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George Orwell

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Estelle A

on 3 April 2014

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Transcript of George Orwell

Eric Arthur Blair
(25 June 1903 – 21 January 1950),
known by his pen name George Orwell, was an English novelist, essayist, journalist and critic. His work is marked by lucid prose, awareness of social injustice, opposition to totalitarianism, and commitment to democratic socialism
He was a man of strong opinions who addressed some of the major political movements of his times, including imperialism, fascism and communism.

Amongst British colonialism in Burma

In 1937, Orwell traveled to Spain, where he joined one of the groups fighting against General Francisco Franco in the Spanish Civil War

With World War II raging on, Orwell found himself acting as a propagandist to advance the country's side
Context:
Other Texts:
Novels
1934 – Burmese Days
1935 – A Clergyman's Daughter
1936 – Keep the Aspidistra Flying
1939 – Coming Up for Air
1945 – Animal Farm
1949 – Nineteen Eighty-Four
Nonfiction
1933 – Down and Out in Paris and London
1937 – The Road to Wigan Pier
1938 – Homage to Catalonia
Purpose:
The book provided a brutal look at the lives of the working poor and of those living a transient existence.
He made observations on poverty, and the reader is left with the resounding impression that it’s a condition—a situation, Orwell would insist—best avoided if at all possible.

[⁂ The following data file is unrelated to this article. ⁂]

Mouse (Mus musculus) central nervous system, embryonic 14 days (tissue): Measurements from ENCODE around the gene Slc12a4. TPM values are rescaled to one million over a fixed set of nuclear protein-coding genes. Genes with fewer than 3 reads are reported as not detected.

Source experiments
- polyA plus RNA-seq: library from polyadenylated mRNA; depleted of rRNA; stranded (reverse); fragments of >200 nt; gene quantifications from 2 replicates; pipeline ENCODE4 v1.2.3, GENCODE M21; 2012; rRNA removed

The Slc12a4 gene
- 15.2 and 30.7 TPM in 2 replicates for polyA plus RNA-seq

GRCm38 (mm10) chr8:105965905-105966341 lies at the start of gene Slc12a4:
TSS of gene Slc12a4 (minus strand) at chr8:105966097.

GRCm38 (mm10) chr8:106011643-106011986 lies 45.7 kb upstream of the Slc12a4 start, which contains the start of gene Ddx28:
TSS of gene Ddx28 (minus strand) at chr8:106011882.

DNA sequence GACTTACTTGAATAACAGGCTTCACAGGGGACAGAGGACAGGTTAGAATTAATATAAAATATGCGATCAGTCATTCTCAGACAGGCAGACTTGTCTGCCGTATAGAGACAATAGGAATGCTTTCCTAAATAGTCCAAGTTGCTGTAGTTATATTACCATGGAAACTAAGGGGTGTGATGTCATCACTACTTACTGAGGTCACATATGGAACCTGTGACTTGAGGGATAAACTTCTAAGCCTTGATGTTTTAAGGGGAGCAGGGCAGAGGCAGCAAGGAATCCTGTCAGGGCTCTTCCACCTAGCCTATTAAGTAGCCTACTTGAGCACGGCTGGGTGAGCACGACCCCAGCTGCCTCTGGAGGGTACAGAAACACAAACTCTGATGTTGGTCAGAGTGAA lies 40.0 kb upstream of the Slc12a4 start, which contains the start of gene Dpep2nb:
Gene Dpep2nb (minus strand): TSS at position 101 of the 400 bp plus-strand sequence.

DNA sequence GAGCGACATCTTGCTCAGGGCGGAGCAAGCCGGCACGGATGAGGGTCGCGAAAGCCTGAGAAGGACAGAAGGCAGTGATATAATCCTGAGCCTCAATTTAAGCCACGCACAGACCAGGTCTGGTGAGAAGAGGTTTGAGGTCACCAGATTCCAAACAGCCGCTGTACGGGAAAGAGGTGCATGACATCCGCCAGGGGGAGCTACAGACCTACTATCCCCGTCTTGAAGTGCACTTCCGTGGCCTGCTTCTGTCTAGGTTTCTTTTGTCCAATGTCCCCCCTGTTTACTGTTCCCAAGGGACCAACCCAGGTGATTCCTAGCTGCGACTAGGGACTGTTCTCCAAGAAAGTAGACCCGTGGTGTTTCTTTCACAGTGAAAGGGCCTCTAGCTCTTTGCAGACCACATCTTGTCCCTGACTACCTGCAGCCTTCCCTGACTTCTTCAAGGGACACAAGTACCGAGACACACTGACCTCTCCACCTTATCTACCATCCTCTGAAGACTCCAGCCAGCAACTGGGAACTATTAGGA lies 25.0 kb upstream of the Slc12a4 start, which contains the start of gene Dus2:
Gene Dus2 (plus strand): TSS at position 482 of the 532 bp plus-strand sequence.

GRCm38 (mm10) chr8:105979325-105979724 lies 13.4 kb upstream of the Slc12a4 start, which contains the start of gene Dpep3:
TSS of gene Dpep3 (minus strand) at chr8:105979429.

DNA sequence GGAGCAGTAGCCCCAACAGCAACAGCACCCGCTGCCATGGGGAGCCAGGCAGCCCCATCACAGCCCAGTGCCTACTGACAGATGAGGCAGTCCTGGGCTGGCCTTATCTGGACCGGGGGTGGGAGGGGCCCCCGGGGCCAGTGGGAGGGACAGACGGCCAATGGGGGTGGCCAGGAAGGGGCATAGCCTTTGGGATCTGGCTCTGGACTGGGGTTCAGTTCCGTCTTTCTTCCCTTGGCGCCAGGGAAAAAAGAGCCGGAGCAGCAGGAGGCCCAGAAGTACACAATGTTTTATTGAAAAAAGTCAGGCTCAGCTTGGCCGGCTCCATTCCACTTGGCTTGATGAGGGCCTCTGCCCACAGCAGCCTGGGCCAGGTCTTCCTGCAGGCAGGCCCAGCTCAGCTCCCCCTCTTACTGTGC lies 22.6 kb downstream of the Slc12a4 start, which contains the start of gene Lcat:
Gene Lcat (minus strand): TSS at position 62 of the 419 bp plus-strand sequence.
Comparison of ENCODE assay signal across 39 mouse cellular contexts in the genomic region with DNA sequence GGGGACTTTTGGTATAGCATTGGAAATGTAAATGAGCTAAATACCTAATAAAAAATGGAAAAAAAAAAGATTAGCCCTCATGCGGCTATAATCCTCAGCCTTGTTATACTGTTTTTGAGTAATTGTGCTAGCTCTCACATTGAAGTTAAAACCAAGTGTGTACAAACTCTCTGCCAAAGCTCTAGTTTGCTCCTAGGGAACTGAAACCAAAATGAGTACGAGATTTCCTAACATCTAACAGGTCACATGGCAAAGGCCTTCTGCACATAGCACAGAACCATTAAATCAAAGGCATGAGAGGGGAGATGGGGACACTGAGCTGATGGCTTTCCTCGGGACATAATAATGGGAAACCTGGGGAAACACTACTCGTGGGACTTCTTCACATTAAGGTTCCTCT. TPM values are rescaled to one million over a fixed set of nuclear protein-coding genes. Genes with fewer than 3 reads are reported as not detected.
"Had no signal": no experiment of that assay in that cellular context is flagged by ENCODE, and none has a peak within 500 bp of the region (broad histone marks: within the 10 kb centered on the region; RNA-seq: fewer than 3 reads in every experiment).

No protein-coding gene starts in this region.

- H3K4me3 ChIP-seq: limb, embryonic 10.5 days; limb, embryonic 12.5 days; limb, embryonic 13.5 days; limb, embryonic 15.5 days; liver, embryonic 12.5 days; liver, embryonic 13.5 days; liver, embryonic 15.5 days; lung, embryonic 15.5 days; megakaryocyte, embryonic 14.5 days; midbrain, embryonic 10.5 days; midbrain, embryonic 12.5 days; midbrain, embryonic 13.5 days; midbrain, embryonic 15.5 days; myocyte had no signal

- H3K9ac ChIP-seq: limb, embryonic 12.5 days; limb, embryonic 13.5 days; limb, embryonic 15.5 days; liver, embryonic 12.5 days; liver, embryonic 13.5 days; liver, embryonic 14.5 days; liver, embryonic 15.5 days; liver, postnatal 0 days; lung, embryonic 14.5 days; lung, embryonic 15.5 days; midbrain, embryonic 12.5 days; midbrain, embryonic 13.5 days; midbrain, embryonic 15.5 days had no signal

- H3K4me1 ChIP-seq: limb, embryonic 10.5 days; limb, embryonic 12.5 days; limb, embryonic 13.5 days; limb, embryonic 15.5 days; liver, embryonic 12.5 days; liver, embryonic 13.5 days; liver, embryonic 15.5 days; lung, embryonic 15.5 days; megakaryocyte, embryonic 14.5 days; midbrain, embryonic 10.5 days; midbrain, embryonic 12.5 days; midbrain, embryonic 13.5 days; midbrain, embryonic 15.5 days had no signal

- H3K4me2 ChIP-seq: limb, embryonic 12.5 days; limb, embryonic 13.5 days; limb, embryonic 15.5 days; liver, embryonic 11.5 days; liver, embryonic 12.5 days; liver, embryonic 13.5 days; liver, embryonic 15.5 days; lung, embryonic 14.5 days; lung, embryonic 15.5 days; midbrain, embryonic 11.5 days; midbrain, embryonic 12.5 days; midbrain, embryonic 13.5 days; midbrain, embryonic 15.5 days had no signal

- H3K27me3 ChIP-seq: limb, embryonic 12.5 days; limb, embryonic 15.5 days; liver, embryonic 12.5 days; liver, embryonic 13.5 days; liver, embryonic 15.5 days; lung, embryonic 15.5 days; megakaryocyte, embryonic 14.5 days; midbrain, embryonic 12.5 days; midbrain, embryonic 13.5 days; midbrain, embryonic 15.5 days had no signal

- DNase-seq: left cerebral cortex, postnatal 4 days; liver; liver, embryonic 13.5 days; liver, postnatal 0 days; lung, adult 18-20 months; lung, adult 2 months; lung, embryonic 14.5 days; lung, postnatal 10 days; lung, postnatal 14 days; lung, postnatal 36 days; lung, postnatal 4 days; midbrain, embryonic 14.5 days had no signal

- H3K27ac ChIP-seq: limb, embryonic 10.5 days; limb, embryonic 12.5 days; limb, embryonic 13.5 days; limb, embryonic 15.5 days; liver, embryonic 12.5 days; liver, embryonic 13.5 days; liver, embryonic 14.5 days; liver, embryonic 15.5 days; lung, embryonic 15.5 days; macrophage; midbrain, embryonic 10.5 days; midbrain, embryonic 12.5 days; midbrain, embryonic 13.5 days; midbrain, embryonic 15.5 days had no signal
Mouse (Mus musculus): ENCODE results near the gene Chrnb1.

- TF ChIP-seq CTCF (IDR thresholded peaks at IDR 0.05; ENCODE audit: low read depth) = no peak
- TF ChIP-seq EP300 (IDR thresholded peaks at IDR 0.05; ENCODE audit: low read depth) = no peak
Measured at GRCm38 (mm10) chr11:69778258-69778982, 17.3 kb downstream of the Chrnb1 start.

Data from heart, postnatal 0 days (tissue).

Influences:
Shakespeare
Swift
Fielding
Dickens
Charles Reade
Flaubert
James Joyce
T. S. Eliot
D. H. Lawrence
Somerset Maugham
Rachel & Estelle
George Orwell - Down and Out in Paris and London
Literary criticism
Poetry
Fiction
Political journalism
Style of Writing:
Liked to provoke argument by challenging social conventions.
But he was also a traditionalist with a love of old English values
"uncompromising intellectual honesty [which] made him appear almost inhuman at times."
"Orwell's writing pierced intellectual hypocrisy
"Orwell was the saint of common decency
Public Perception:
Similarities:
Animal Farm (1945) was an anti-Soviet satire in a pastoral setting featuring two pigs as its main protagonists. These pigs were said to represent Josef Stalin and Leon Trotsky

Nineteen Eighty-Four - Orwell gave readers a glimpse into what would happen if the government controlled every detail of a person's life, down to their own private thoughts.
Experiences in his life:
the Burma police
the low life
He fell seriously ill in February 1929 and was taken to the a free hospital where medical students were trained
He supervised cultural broadcasts to India to counter propaganda from Nazi Germany designed to undermine Imperial links
Techniques:
dramatic irony
allegory
satire
Genres:
Full transcript